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A thought on the "next-gen" systems...


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#1 of 26 Calvin Watts III

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Posted August 02 2001 - 05:44 PM

I've been checking out the many posts (here & elsewhere) about the upcoming X-Box & Gamecube, & how they compare with the PS2...which system is better, which one is crap...etc.etc.etc.

Then there are all the spec posts - ( ex: Rogue Leader can't run on a X-Box... ). Finally, there is still the Sony is crap, Nintendo rules posts...( BTW, insert any gaming company on either side...)

Well, I got to thinking.....Who Cares????????????
Why does it matter what system can push x amount of polygons??? Or what system has Dolby 5.1 in realtime??? I could go on, and on, and on...

My point is this - X-Box has a lot of potential. Gamecube does as well. The PS2 is finally getting some decent games that show what the thing is capable of. Rogue Leader looks awesome, and is the reason why I'm buying a GC @ launch. If I have the extra money, the X-Box has enough going for it that I might buy that @ its launch, or at least sometime in the future after that.

But this "wow factor" ALWAYS exists when a new system comes out. Remember NFL2K & Soul Caliber for the Dreamcast?? I bet that a lot of us were shaking our heads saying OMG,that is sooo cool? But go back further..Goldeneye for the N64 - Sonic the Hedgehog for the Genesis - Battle Arena Toshinder for the PSOne - Super Mario Bros & Zelda for the NES...heck, I'm old enough to remember when Atari & Intellivision were the kings but OMG look at the arcade-perfect Donkey Kong (or so I thought at the time) on the Colecovision. Hell, I'll even bet that there was one person who thought that the Virtual Boy was gonna be the "next best thing".

A system does not make the game. But a game can make a system succeed. Do you honestly think the vastly inferior Game Boy would have been the success that it was without Tetris? Every system has good games...games that stand the test of time...games that are as fun to play now as they were 5,10,even 20 years ago. All I am saying is take a minute or two to think about what systems that you own, & how much fun you have had with them. Then, look again at some of these posts about the next-gen systems, and realize that the future,as well as the big picture, is looking pretty damn good...

PS: Just wondering if there is anyone old enough out there who remembers when having a Pong system for you TV was the coolest thing ever???
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#2 of 26 Gary King

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Posted August 02 2001 - 05:53 PM

Quote:
Why does it matter what system can push x amount of polygons??? Or what system has Dolby 5.1 in realtime??? I could go on, and on, and on...

Because, as much as some people refuse to admit it, better graphics and better sound will undoubtedly improve the gaming experience - rather than seeing an 8x8 block of pixels move erratically to represent some type of character interaction, or 2 alternating textures used to represent facial animation, we're finally to the point where characters can react and look realistically to their situations.

If hardware quality didn't matter, we'd still all be playing on 2600s.

#3 of 26 Morgan Jolley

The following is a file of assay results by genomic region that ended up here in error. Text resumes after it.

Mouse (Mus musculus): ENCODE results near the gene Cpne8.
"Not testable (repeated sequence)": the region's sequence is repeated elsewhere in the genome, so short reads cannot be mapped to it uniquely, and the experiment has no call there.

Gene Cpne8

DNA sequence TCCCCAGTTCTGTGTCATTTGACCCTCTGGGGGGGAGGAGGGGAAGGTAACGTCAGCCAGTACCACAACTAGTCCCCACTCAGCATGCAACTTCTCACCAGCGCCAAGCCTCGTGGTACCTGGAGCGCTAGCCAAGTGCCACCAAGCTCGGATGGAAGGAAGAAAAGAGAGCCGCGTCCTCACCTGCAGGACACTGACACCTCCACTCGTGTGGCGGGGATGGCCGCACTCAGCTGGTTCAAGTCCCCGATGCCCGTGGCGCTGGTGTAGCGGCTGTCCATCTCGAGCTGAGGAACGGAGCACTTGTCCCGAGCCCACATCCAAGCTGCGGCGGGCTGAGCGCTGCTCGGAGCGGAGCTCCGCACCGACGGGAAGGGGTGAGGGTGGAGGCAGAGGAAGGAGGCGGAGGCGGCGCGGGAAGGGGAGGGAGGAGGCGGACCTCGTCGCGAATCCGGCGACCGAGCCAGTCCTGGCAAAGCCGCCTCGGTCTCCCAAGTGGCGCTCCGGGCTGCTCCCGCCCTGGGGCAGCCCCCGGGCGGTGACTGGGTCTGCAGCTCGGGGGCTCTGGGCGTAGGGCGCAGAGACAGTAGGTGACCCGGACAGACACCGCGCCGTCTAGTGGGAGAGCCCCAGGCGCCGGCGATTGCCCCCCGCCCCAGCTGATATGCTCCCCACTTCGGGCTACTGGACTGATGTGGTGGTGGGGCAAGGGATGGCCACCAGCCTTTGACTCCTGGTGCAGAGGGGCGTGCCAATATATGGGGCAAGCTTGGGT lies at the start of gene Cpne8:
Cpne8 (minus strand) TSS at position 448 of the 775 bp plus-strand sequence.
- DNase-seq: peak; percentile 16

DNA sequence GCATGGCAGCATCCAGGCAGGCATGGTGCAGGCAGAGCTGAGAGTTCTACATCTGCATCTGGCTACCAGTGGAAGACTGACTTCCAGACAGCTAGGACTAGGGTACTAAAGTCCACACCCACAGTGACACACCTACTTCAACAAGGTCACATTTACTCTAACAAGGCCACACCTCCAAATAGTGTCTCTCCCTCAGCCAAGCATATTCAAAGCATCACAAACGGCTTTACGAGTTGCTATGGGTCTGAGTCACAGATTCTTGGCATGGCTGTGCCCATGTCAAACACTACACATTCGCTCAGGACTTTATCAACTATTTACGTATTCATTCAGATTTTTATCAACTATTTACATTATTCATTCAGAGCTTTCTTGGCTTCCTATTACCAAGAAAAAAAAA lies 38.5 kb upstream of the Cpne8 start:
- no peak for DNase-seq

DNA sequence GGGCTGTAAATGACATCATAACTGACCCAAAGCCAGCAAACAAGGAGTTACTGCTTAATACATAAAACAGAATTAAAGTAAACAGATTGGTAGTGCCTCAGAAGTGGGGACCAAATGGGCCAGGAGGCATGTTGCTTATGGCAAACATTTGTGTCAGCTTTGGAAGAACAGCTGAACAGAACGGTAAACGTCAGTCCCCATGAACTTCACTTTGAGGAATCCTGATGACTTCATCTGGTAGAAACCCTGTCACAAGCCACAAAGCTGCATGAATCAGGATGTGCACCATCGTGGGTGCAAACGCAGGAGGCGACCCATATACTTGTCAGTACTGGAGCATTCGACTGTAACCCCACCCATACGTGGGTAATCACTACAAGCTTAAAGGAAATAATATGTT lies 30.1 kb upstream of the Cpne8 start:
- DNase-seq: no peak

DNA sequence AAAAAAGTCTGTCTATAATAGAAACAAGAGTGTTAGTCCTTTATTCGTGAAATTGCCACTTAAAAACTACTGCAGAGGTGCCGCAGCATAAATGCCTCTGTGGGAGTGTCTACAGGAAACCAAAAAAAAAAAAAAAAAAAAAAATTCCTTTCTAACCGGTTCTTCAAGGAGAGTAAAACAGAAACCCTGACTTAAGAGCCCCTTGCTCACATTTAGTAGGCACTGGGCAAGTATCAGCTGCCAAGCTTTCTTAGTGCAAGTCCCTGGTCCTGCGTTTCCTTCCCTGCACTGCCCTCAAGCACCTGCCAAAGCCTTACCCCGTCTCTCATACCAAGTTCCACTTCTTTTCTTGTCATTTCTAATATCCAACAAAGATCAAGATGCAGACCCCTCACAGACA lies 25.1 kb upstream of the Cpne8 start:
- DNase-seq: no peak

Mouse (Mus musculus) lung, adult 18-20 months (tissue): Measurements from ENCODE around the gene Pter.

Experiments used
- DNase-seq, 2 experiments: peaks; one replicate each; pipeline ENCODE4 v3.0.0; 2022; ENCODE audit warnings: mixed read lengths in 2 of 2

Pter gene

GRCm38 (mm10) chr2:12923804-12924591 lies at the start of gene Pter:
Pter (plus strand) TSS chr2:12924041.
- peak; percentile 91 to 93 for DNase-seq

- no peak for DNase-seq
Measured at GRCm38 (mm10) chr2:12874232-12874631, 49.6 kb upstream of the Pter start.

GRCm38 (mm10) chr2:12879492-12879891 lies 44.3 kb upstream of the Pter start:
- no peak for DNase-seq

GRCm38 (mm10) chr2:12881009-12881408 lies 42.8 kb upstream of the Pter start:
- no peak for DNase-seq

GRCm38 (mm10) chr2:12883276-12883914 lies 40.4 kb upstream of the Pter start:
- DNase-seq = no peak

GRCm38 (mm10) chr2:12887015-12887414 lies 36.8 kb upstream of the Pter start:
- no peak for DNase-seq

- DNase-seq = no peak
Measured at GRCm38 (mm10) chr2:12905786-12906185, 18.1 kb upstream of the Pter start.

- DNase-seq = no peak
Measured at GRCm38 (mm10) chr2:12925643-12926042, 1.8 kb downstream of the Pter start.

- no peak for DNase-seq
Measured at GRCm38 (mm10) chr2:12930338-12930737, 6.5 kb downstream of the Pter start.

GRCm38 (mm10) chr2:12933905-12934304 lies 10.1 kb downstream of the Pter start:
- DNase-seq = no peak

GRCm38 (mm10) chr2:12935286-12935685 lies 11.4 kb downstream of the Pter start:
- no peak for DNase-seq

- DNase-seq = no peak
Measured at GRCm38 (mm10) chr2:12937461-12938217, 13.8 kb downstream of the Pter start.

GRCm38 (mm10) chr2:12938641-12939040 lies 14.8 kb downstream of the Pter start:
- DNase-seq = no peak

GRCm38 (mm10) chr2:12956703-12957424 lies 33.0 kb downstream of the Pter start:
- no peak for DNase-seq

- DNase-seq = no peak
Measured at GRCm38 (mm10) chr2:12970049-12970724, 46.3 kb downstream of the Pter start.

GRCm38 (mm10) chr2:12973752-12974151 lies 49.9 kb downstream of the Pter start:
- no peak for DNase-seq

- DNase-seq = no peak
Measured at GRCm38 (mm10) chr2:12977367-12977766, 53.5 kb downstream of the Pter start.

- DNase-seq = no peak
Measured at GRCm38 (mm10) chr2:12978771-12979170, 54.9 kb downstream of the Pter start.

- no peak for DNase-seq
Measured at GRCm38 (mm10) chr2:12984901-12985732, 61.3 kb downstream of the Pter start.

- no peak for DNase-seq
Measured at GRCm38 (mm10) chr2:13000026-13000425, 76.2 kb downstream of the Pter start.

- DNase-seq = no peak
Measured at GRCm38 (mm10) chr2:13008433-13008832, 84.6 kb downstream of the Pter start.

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Posted August 02 2001 - 07:30 PM

I understand what you are saying. Since the hardware evolves, the games will, too. Whether its the most powerful hardware or not doesn't matter, its the games. The GameBoy Advance is not as powerful as a Nintendo 64, but is still selling very well. Why? Because of the games. And little children whose parents have enough money to shut them up, but thats besides the point.

The difference in power between the PS2, GCN, and XB is not so large that it would really affect a purchase decision that much, but the games would, and should. To tell the truth, Zelda and Mario have changed drastically since the NES days. What was the last Mario game with the fireball? How many games were like Super Mario 64 before it came out? What was the last Zelda game where you had a horse that wasn't 3-D? The games DO change, and most of them aren't getting worse, trust me. The thing that lets them change and get better is the increasingly more powerful hardware, and that is why the hardware keeps getting more powerful.

Also, why would they rerelease FF4-6 and Chrono Trigger for PlayStation if the graphics were so outdated? Because they were good games.

[Edited last by Morgan Jolley on August 03, 2001 at 02:31 AM]

#4 of 26 Gary King

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Posted August 02 2001 - 08:04 PM

Quote:
Also, why would they rerelease FF4-6 and Chrono Trigger for PlayStation if the graphics were so outdated? Because they were good games.

Yes, they were.

But I'd be willing to bet that the reason for the re-release has everything to do with Square's bottom line, and nothing to do with some philanthropic tendency.

Square needs money -- they generated millions of dollars of revenue on a relatively half-assed job of porting some SNES classics to the PSX (which wasn't much work, anyway)... a brilliant business move. It will certainly help them offset the significant dent that The Spirits Within.

#5 of 26 Morgan Jolley

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Posted August 02 2001 - 08:17 PM

Actually, most of the money spent on making The Spirit Within was for making the studio. Now they can make movies there faster and with lower budgets but higher quality than TSW. Also, Square had few games released this year in America, that combined with the fan demand of CT and FF4 made them release Final Fantasy Chronicles. The only big bummer game they made recently that they spent a lot on was The Bouncer, which had everything going for it besides the gameplay (graphics, music, fight system, story were OK, but it was way too short).

FFC had defective FF4 discs, and the rerelease of FFT was botched for the same reason. FFonline.com has an article about both.

#6 of 26 Gary King

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Posted August 02 2001 - 08:45 PM